A follower of God. Found in the Old Testament of the Bible. Moses is famous for having led the Israelites out of Egypt, and is closely associated with the Ten Commandments.

Thought to be the author of the Pentateuch by conservative biblical scholars.

The son of a Hebrew woman, adopted and raised by an Egyptian princess. After murdering an Egyptian, he fled to the desert for forty years, until God appeared to him and sent him to deliver Israel from slavery in Egypt.

One problem with the standard Moses story presented in Exodus is "Why should an Egyptian princess give a baby she finds floating in the river, and has no idea where he came from, a Hebrew name?"

'Moses' is a Greek transliteration (from the Septuigant) of the Hebrew name Moshe. Exodus explains this as being derived from Hebrew Msha "to draw out", referring to Pharaoh's daughter drawing him out from the Nile. Some Biblical scholars, however, reject this explanation, believing that the account of Moses' birth in Exodus 1-2 was a later addition to the story, invented in order to provide an explanation for Israel's greatest prophet having an Egyptian name.

One name that has been put forward by experts as a possibility is Tutmose (prononced "Tuth-moshe"), Son of Thoth. This was a fairly common name amongst the 18th Dynasty monarchs, and the hypothesis runs that someone by this name decided to abandon the Egyptian Gods, and dropped the God-element "Tut" from his name, leaving "Mose", which is ponounced almost the same in Coptic as Moses' name is in Hebrew.

There is actually some evidence that this may have happened. The eldest son of Amonhotep III was called Tutmose, and up until the end of his Father's reign he was clearly being groomed as the heir. About five years prior to his Father's death, however, he mysteriously dissappears, and the tomb being prepared for him (later used to house the remains of King Ay) is suddenly abandoned. An inscription from shortly after this time refers to his brother (also called Amonhotep) as "The King's True Son", implying that someone else was not.

(This same Amonhotep later became King Amonhotep IV, better known as the infamous Akhenaton, who instituted a Monotheistic religion in Egypt. Coincidence? No-one knows for sure.)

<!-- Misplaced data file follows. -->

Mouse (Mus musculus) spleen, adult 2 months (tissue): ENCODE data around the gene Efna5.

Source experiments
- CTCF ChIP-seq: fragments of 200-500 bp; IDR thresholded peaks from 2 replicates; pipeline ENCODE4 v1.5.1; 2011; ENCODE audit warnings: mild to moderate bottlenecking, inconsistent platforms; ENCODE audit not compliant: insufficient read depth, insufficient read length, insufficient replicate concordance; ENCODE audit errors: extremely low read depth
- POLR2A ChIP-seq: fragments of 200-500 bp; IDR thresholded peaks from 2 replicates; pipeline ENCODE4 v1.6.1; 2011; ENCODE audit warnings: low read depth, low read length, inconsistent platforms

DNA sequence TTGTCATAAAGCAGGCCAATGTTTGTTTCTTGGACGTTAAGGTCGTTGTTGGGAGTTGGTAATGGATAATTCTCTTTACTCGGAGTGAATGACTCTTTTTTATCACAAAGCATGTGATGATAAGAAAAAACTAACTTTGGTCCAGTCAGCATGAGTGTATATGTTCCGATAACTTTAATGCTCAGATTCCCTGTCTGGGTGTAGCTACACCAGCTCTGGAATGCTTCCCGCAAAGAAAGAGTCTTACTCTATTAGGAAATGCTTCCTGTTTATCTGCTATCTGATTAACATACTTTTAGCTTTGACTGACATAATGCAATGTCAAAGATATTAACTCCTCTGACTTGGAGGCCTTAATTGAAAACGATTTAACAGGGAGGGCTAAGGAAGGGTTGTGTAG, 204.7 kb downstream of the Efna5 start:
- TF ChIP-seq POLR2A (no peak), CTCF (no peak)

My name is Moses.
I am deaf and dumb.
I make my living by shining shoes.
For 1000 riel* I will expertly clean your shoes.
Thank you.

Adam and I met Moses long before he became Moses, when he was a nameless street kid who both charmed us and broke our hearts.

He would pop up from behind the plants encompassing the restaurant and pretend to surprise us. Almost every time we went for lunch or dinner along the riverside, he would come past and stand near our table, grinning his toothy grin, his protruding ears like exclamation marks on the sides of his head. When Neth, the owner, wasn't looking we'd sneak him slices of pizza and leftovers. He would grab anything we gave him and quickly start shoving it in his mouth as he ran across the street, staring back suspiciously as if someone might try to take it from him, as if he couldn't believe his luck.

Mostly, however, he would just stand there, looking over us, as if we were his long lost family, trying to protect us somehow. If anyone at the table so much as glanced in his direction, he would respond with a big smile, sometimes with a funny face. Most of the patrons along the river side, a major tourist spot, found his presence disconcerting and chased him away. Some of the other expatriates treated him scornfully and made fun of him, probably out of fear.